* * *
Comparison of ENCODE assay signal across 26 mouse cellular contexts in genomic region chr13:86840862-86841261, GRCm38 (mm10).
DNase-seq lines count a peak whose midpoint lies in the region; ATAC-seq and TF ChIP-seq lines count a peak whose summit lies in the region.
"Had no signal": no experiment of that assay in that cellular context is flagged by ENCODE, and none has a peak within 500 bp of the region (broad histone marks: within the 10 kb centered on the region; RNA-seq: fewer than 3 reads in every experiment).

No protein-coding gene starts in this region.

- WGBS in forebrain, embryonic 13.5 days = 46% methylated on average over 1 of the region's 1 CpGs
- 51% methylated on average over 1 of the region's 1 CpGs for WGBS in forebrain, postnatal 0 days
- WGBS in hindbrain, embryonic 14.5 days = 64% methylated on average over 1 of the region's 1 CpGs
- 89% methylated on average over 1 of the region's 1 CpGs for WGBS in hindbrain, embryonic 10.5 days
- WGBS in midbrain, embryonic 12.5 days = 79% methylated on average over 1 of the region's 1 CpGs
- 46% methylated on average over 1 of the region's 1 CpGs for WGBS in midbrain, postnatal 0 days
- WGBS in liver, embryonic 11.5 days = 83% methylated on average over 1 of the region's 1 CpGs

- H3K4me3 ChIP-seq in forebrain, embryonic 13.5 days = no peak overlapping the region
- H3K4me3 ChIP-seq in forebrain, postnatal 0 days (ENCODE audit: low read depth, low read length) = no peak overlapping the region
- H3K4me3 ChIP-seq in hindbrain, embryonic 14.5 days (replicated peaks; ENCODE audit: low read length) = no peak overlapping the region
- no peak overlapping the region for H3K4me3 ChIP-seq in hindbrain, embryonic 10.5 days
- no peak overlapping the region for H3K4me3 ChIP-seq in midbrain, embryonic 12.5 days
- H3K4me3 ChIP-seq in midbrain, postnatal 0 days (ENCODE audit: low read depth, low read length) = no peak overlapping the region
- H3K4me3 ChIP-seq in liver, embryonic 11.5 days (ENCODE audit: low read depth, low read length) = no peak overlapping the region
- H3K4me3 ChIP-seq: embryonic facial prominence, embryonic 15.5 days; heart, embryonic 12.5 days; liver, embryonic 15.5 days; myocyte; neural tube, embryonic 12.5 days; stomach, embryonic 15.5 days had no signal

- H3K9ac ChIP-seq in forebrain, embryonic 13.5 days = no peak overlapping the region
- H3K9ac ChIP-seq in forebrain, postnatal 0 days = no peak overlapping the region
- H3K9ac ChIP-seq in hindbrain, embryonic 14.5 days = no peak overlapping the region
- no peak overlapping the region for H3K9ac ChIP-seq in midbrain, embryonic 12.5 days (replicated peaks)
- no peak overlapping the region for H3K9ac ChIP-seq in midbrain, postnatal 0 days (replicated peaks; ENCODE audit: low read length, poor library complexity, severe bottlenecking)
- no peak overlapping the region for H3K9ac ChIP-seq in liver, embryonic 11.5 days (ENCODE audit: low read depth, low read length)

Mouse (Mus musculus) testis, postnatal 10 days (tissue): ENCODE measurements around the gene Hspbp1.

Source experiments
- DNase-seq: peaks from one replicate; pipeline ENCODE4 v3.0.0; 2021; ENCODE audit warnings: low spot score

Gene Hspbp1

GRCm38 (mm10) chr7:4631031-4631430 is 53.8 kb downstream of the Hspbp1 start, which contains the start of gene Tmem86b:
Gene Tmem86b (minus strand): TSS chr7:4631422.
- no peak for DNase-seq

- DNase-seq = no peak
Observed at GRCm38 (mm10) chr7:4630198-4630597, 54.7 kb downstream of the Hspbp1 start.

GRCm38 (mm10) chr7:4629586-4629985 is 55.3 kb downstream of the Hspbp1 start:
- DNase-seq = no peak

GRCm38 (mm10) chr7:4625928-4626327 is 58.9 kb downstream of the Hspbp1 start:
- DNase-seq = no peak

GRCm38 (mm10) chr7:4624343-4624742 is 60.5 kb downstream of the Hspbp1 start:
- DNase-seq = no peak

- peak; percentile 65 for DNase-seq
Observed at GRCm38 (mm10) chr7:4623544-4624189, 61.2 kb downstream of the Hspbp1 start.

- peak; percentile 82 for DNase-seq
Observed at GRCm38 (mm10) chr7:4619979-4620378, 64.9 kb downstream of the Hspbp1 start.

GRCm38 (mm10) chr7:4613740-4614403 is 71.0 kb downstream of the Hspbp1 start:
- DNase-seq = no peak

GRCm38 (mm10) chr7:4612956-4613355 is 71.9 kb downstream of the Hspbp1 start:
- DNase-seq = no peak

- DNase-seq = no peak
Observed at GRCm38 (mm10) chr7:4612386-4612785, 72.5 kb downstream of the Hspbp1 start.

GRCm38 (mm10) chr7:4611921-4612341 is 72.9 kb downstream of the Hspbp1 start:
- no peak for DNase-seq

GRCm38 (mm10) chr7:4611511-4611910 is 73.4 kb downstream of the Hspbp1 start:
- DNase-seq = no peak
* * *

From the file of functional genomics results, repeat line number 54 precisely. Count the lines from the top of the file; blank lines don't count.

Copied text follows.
- DNase-seq = no peak